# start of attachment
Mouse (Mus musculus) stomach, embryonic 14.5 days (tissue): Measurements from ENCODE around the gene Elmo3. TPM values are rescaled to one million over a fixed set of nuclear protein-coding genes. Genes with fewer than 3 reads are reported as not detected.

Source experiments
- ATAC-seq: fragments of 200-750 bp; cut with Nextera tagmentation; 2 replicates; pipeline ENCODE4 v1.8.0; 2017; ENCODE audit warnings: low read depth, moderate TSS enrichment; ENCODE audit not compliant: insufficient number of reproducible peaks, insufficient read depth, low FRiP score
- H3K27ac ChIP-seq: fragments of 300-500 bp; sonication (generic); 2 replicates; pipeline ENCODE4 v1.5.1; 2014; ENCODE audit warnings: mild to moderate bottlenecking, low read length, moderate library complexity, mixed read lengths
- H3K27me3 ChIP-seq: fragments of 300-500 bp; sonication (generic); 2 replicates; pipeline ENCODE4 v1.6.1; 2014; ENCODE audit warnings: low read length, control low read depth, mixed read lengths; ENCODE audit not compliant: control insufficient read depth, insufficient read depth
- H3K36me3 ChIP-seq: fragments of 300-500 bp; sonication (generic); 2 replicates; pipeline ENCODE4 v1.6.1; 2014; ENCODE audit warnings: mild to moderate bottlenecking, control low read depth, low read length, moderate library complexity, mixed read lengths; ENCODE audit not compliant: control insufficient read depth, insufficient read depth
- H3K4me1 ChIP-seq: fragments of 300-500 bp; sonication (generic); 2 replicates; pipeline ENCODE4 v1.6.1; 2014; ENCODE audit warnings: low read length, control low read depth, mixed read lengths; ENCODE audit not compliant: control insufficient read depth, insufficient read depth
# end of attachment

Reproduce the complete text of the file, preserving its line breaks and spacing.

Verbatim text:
Mouse (Mus musculus) stomach, embryonic 14.5 days (tissue): Measurements from ENCODE around the gene Elmo3. TPM values are rescaled to one million over a fixed set of nuclear protein-coding genes. Genes with fewer than 3 reads are reported as not detected.

Source experiments
- ATAC-seq: fragments of 200-750 bp; cut with Nextera tagmentation; 2 replicates; pipeline ENCODE4 v1.8.0; 2017; ENCODE audit warnings: low read depth, moderate TSS enrichment; ENCODE audit not compliant: insufficient number of reproducible peaks, insufficient read depth, low FRiP score
- H3K27ac ChIP-seq: fragments of 300-500 bp; sonication (generic); 2 replicates; pipeline ENCODE4 v1.5.1; 2014; ENCODE audit warnings: mild to moderate bottlenecking, low read length, moderate library complexity, mixed read lengths
- H3K27me3 ChIP-seq: fragments of 300-500 bp; sonication (generic); 2 replicates; pipeline ENCODE4 v1.6.1; 2014; ENCODE audit warnings: low read length, control low read depth, mixed read lengths; ENCODE audit not compliant: control insufficient read depth, insufficient read depth
- H3K36me3 ChIP-seq: fragments of 300-500 bp; sonication (generic); 2 replicates; pipeline ENCODE4 v1.6.1; 2014; ENCODE audit warnings: mild to moderate bottlenecking, control low read depth, low read length, moderate library complexity, mixed read lengths; ENCODE audit not compliant: control insufficient read depth, insufficient read depth
- H3K4me1 ChIP-seq: fragments of 300-500 bp; sonication (generic); 2 replicates; pipeline ENCODE4 v1.6.1; 2014; ENCODE audit warnings: low read length, control low read depth, mixed read lengths; ENCODE audit not compliant: control insufficient read depth, insufficient read depth